One year on, people in Gaza struggle to cope with loss
July marked one year since the outbreak of hostilities in the Gaza Strip and Israel, which resulted in an unprecedented number of civilian casualties and homes destroyed among Palestinians. One year on, most people in Gaza are still struggling to cope with the immense losses they experienced and attempting to reconstruct their lives. This Humanitarian Bulletin highlights the case of 19-year-old Ala', from Jabaliya refugee camp, who survived an airstrike that killed his entire family of 11 members in the building to which they had relocated. Over the course of hostilities at least 142 Palestinian families had three or more members killed in the same incident for a total of 742 fatalities.
Since the temporary ceasefire of 26 August 2014, violence across the occupied Palestinian territory (oPt) has declined gradually. Palestinian and Israeli casualties during the first half of 2015 were significantly lower than in the previous six months, even after excluding the Gaza hostilities, with June 2015 recording the lowest number of Palestinian injuries in more than three years. However, in the absence of a permanent ceasefire between Israel and Hamas, and with the peace negotiations to end the longstanding occupation stalled, the situation remains inherently fragile and the risk of a new cycle of violence is ever-present.
The fragility of the situation is exacerbated by the slow pace of reconstruction and the dire socioeconomic conditions in the coastal enclave. Approximately 100,000 people whose homes were destroyed or severely damaged are still displaced, most of them in precarious conditions. After months of delay, the Israeli and Palestinian authorities reached an agreement in July on a new mechanism to allow imports of restricted building materials into Gaza for the reconstruction of homes that were completely destroyed. This will enable the start on the ground of the first housing project to house some 1,000 displaced families. However, enormous funding gaps may delay the launch of additional projects.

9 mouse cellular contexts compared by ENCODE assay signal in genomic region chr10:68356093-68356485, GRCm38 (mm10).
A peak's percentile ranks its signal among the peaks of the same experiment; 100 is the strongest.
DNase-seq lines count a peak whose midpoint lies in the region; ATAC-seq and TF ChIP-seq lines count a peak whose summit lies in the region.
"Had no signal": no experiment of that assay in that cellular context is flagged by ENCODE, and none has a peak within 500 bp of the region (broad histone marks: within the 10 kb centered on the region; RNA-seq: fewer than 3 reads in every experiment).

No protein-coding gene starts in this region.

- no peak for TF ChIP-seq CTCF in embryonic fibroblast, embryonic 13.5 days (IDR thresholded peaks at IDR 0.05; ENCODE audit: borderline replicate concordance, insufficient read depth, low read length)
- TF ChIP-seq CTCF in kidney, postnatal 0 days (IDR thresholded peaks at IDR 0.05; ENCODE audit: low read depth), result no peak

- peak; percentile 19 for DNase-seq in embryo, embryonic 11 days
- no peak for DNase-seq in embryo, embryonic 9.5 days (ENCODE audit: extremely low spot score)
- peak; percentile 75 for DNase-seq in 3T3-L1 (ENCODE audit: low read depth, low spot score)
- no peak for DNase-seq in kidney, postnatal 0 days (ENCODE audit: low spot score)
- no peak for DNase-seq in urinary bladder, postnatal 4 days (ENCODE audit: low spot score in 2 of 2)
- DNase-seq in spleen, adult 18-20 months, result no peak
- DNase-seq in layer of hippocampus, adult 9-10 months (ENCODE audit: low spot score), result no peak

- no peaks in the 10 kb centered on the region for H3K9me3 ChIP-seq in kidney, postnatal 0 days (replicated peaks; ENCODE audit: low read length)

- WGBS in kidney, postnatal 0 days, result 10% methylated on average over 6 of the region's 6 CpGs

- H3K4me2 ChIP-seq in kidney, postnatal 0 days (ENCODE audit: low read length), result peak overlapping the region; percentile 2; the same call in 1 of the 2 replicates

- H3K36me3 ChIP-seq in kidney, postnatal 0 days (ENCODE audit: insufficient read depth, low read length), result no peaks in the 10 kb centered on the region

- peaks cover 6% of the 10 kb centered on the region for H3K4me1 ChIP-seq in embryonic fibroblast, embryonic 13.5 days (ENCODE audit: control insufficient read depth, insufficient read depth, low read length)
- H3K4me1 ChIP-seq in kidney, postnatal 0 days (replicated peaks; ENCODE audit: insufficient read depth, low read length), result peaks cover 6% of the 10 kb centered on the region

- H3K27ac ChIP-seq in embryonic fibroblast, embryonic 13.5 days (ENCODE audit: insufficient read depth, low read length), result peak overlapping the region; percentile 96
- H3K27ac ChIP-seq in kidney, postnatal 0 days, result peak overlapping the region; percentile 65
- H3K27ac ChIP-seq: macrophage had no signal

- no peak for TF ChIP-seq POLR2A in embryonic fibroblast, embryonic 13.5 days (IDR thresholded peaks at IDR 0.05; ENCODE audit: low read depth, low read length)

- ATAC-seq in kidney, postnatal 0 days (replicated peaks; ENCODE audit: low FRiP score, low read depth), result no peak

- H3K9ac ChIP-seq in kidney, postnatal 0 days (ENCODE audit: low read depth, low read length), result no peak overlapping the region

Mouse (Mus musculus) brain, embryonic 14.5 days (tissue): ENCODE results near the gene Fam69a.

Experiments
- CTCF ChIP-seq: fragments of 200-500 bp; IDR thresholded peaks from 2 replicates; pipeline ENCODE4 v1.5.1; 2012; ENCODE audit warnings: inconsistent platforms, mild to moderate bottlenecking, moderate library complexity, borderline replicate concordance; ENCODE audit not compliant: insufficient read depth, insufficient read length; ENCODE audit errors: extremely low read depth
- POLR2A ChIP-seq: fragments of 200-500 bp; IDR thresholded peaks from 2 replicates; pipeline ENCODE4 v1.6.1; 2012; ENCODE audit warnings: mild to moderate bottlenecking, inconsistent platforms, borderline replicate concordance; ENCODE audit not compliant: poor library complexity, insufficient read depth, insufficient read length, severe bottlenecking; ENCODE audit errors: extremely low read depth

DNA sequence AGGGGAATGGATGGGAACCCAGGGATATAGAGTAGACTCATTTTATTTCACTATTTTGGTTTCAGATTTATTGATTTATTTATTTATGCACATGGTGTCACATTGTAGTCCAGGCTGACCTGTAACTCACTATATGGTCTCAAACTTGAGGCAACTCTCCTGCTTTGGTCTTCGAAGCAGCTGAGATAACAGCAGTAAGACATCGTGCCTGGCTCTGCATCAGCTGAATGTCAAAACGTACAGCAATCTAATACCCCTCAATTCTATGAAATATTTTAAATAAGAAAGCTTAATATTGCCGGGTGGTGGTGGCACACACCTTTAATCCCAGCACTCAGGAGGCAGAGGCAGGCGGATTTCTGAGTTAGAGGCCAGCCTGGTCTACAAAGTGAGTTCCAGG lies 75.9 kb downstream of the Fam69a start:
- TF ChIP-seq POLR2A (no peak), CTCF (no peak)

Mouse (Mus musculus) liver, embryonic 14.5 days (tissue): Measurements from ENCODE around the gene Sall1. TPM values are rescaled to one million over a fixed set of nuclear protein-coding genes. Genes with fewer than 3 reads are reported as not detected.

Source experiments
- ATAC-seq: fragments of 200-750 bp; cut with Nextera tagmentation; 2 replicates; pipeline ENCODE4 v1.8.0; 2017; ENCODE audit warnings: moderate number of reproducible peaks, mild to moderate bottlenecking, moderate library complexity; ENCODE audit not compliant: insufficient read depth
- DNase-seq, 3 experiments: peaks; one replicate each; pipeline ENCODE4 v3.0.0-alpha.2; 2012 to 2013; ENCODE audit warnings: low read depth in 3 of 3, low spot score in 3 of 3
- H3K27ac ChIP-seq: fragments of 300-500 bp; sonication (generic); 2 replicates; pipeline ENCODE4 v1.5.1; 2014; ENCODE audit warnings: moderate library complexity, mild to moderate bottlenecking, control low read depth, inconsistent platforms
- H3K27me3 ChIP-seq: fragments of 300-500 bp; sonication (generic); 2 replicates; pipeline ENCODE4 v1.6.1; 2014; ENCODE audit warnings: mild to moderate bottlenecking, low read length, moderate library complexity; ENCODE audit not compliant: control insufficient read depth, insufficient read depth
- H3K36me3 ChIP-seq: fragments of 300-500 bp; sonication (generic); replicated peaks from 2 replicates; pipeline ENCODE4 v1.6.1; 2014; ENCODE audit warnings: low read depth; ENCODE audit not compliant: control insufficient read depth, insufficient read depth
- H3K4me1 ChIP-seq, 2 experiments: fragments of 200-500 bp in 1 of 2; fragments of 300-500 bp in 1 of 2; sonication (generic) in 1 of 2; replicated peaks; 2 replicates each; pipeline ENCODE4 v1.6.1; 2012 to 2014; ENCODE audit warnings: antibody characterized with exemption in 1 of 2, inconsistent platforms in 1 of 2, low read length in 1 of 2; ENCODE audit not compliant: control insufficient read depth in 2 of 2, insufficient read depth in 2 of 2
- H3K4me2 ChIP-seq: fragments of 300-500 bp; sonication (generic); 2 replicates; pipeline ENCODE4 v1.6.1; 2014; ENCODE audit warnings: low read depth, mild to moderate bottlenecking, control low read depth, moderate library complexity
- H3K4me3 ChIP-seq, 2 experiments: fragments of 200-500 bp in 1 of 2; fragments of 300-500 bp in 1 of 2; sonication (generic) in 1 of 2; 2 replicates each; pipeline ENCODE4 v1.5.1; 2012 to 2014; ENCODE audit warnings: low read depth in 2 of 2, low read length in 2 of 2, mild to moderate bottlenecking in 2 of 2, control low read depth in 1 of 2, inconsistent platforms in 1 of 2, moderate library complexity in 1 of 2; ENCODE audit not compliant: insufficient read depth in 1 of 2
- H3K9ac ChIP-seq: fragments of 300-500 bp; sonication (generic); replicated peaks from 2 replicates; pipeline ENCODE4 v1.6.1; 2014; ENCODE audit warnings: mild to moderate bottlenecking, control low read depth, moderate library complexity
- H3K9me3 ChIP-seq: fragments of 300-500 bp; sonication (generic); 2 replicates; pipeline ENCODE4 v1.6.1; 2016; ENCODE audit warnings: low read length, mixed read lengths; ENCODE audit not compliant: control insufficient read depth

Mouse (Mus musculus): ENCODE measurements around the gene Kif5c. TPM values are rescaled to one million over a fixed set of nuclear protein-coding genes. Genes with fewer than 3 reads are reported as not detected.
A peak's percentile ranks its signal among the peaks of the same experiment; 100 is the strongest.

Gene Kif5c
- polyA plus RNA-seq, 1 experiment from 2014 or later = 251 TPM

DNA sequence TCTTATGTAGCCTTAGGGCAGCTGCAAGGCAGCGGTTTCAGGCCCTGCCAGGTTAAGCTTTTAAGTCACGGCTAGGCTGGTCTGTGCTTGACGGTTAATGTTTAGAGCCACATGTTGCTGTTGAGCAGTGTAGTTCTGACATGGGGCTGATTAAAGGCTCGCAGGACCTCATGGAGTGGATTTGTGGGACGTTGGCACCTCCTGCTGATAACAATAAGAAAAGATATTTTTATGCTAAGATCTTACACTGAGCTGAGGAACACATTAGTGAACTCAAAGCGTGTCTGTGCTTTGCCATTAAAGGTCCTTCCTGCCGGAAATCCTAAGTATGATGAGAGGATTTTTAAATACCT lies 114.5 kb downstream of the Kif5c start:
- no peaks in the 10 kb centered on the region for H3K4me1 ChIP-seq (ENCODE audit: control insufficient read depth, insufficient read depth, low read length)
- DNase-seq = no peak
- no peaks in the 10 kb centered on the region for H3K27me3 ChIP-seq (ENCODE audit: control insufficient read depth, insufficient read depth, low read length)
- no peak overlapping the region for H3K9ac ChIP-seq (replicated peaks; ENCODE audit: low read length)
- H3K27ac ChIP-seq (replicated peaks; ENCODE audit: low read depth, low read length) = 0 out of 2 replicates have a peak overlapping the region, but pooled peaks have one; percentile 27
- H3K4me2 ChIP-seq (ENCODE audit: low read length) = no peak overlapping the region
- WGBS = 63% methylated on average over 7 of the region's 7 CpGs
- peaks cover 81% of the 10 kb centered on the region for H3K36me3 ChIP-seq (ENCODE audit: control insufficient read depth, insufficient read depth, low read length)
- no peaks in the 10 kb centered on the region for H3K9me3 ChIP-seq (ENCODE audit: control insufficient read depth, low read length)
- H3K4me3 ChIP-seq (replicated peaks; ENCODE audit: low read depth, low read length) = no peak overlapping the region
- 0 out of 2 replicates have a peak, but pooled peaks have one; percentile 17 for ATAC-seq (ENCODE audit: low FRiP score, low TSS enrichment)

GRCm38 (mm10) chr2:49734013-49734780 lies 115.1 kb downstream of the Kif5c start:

In the West Bank, Israeli restrictions on the use of land by Palestinians in Area C and the related vulnerability continue to be a significant source of tension. During July there were heightened threats of demolition and forcible displacement of two herding communities in Area C: Susiya in Hebron and Abu Nwar in the Jerusalem periphery. This triggered the engagement of many UN member states and other stakeholders in response to these threats, which so far did not materialize. Humanitarian organizations continue to provide critical support to increase the resilience of some 30,000 Palestinians living in herding communities in Area C, including the regular distribution of food assistance, as highlighted in this Bulletin.
Also in Area C, this month the Israeli authorities approved plans for the construction of over 900 new housing units in Israeli settlements, which are illegal under international law. Furthermore, following the implementation of an Israeli High Court ruling ordering the demolition of two buildings erected without permit on private Palestinian land in the Beit El settlement, the Israeli Prime Minister ordered to advance the approval of 300 housing units in this settlement, and another 500 units in East Jerusalem, according to media reports.
In a positive development, the Israeli authorities relaxed restrictions on the movement of Palestinians within the oPt, including East Jerusalem, and between the oPt and Israel during the month of Ramadan. These measures had a positive impact on the right of Palestinians to freedom of movement, to freedom of worship and to family life. Some of these access easings were progressively revoked in response to several Palestinian attacks, raising concern about collective penalties imposed on the wider population.
In his first visit to the Gaza Strip, Robert Piper, the incoming Humanitarian Coordinator for the oPt, highlighted the urgency of accelerating reconstruction. He called on member states to disburse pledges they had made and on the Israeli authorities to review current import restrictions. “Palestinians in Gaza need to be lifted out of this self-perpetuating cycle of crisis,” said Mr. Piper. He also visited the community of Susiya in the West Bank and emphasized that, “the destruction of private property in an occupied territory is prohibited under international humanitarian law, [calling] on the Israeli authorities to suspend all demolitions of Palestinian structures in Area C and to provide its residents with a planning and permit regime that allows them to meet their needs.”
* Due to variation in the reporting periods of specific sections, from July 2015, the month indicated in the Humanitarian Bulletin’s title will reflect the month of issuance rather than the reporting period of the contents.